Prime Minister Jacinda Ardern needs to convince business leaders that New Zealand is moving in the right direction.Photo / Dean Purcell
Yesterday, when I read a compliment to Jacinda Ardern in Fortune magazine, I remembered the Bible’s words, “No one is a prophet in my country.”
At that time, Ardern’s leadership was
Fortune topped her list of the best leaders in the world in 2021. The Prime Minister is working hard to maintain trust in the business world.
Ardern usually has a solid foot.
She has a great political nose, and PR has an even bigger nose — including herself.
But just days after Grant Robertson’s May 20 budget, her government went too far on what was widely interpreted as a salary freeze for civil servants, and plans to impose inaccuracies in the Prime Minister’s view. I did.
Semantics are working here.
But in conclusion, both Robertson and the Prime Minister have since returned to the initiative.
Robertson argues that the restrictions did not result in a wage freeze. Some companies saw this issue as a convenient smoke screen for the introduction of an ongoing unpopular fair wage agreement.
The Finance Minister had to express his regrets. He undoubtedly wants the cabinet’s clear policy to stay in place, rather than suffering from more political embarrassment with a nasty look.
This was a topic at the Business NZ luncheon addressed by the Prime Minister in Auckland on Thursday. Ardern was her confident self. But other ministers, especially Robertson, looked very embarrassed as journalists focused on Ardern’s plans to lead a serious fraud investigation agency’s decision on Labor donations and a trade promotion trip to Australia.
Ardern’s speech to the same audience at a dinner earlier this year was badly bombed. Then she showed the unfortunate element of victory as to how well New Zealand has survived the Covid storm so far.
Companies wanted to hear more specific plans related to the deployment of vaccines that could bring more investors and skilled professionals across national borders, and the government to further open the country. It was an insight into the strategy of. The status of the kingdom of the hermitage of Zeland remained.
So it was a skeptical audience that faced her on Thursday.
Some of the people I talked to later were enthusiastic about the government moving to the next stage of its strategy to reconnect with the world as vaccinations were strengthened. But that was alleviated by Ardern’s approval that vaccines could be dangerously low before the July surge.
Ardern reaffirmed her stance on vaccination at Auckland Unlimited’s “Future of Auckland, Now” conference yesterday. The bright side is that on Monday, immigration minister Kris Faafoi shared the government’s plans to ease policy, saying, “We are ready to offer, invest in, and offer a wealth of offers to New Zealand in terms of business opportunities. It was to flag “people who are made”. The resulting employment opportunity “is possible.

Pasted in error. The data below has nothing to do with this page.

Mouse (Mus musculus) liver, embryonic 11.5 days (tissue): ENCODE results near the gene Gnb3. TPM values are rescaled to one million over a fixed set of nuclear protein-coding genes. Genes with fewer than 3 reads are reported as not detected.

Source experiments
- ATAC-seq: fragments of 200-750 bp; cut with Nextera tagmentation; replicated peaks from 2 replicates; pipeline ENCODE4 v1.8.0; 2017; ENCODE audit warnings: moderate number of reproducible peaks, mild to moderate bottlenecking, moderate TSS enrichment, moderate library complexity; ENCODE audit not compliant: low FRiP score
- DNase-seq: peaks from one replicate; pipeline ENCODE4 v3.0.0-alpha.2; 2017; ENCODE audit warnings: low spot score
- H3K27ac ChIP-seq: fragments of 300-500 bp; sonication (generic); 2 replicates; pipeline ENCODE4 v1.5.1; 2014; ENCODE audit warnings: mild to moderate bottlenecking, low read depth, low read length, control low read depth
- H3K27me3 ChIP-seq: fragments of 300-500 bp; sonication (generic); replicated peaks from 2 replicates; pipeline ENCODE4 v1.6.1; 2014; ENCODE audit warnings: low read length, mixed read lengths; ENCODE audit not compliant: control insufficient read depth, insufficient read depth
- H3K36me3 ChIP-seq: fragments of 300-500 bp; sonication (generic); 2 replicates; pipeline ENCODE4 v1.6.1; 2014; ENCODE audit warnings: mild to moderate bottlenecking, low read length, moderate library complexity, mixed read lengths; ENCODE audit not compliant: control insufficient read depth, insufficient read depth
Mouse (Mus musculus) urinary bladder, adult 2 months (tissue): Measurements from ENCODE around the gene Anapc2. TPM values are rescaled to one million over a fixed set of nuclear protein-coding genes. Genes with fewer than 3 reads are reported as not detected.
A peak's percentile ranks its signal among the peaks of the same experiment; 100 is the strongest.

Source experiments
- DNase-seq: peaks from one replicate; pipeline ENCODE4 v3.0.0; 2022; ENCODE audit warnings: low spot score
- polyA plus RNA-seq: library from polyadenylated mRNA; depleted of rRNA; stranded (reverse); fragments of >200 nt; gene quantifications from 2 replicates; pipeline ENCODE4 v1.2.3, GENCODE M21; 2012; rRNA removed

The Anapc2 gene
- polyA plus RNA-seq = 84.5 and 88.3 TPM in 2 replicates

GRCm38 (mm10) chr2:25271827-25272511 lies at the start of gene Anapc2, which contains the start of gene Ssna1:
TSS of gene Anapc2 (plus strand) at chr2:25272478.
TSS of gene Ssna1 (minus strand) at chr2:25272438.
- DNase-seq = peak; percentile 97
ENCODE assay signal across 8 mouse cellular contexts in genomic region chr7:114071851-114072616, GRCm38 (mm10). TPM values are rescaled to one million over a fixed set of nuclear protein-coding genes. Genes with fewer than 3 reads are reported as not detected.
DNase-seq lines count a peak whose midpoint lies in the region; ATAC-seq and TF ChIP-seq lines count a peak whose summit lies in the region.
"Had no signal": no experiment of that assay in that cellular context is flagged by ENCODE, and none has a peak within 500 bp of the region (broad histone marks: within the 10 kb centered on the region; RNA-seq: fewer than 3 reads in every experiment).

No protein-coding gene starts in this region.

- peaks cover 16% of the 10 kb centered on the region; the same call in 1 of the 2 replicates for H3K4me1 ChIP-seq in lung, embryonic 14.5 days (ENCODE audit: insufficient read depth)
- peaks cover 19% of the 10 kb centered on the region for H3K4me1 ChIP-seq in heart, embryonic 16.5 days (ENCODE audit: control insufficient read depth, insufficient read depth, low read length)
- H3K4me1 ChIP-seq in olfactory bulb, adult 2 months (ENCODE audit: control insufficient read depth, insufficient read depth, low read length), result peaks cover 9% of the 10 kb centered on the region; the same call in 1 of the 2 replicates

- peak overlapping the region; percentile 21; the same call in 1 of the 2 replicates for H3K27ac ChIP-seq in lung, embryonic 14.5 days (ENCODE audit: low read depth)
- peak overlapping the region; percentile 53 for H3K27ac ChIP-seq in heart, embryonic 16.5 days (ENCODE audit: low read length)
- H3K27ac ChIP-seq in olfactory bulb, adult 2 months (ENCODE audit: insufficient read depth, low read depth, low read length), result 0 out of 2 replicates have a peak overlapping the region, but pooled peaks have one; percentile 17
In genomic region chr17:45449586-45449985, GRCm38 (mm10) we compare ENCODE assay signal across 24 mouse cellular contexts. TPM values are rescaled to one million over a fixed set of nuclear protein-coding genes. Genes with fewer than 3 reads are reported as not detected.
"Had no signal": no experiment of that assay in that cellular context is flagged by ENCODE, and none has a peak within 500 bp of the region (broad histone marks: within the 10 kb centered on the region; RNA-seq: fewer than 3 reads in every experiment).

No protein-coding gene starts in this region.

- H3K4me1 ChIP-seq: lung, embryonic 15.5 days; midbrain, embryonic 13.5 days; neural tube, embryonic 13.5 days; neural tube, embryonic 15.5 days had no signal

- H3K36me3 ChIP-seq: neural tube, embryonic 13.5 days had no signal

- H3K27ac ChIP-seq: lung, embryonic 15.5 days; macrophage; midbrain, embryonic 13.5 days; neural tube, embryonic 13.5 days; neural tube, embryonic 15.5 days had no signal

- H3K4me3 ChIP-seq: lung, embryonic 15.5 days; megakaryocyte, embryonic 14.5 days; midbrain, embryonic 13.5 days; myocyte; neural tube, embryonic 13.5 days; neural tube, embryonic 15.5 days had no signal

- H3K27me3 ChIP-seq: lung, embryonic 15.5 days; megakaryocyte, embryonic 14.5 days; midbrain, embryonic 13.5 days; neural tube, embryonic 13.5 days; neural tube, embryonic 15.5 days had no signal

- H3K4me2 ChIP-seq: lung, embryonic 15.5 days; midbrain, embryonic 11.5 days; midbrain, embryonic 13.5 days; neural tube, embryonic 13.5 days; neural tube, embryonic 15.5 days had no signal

This was the only and most important issue that was repeatedly raised throughout Auckland Unlimited’s first future-focused conference last August. While maintaining public health and progress in eradicating the country, it will take people across borders to make an immediate contribution to the investment in getting Auckland citizens to work.
Auckland Unlimited shared with the Prime Minister many examples from leaders on investments lost in other countries due to the Prime Minister’s inability to enter New Zealand.
“The private sector has been united in the need to develop a more sustainable border model that meets the required health standards,” Auckland Unlimited wrote in his aide’s memoirs. “It is not an open border, but a border system that drives the largest city and economic engine in the country.”
Ardern’s international heritage is already guaranteed.
As Fortune wrote, “Jacinda Ardern is already a great leader early in the Premier League in New Zealand by empathizing with her country through the aftermath of a terrorist attack and a deadly eruption of a volcano. After that, Covid-19 Pandemic Ardern aimed not only to suppress the virus, but also to completely eliminate it. There were some fears, but her strategy was Mostly successful. In New Zealand, a country with a population of nearly 5 million, less than 2700 cases were seen. 26 deaths. “
The magazine was promoted by her star power, her candid stories, and the fact that her government’s strict restrictions on overseas travel allowed her to continue a relatively normal life within the New Zealand border. Mentioned the resulting reelection of landslides.
Now she is under pressure to move on to the next and higher risk phase.
As former Prime Minister Chief Science Advisor Professor Peter Gluckman warned at the Auckland Conference, “Many Asian countries are now actively seeking their talents. Our Covid-free position was advantageous. But it’s disappearing. “
Others, including Australia’s Angely, have pointed out a competitive threat to New Zealand’s employment as Australia accelerates its economy again.
Former New Zealand Prime Minister has faced such challenges before.
The halo effect they experience by leading offshore missions and officially visiting foreign capitals to meet world leaders tends to uplift their spirits.
Unfortunately, the first questions raised by the travel media usually focus on the latest New Zealand scandals and dramas.
Fran O’Sullivan: Jacinda Ardern — Honored abroad, but not so expensive domestically
SourceFran O’Sullivan: Jacinda Ardern — Honored abroad, but not so expensive domestically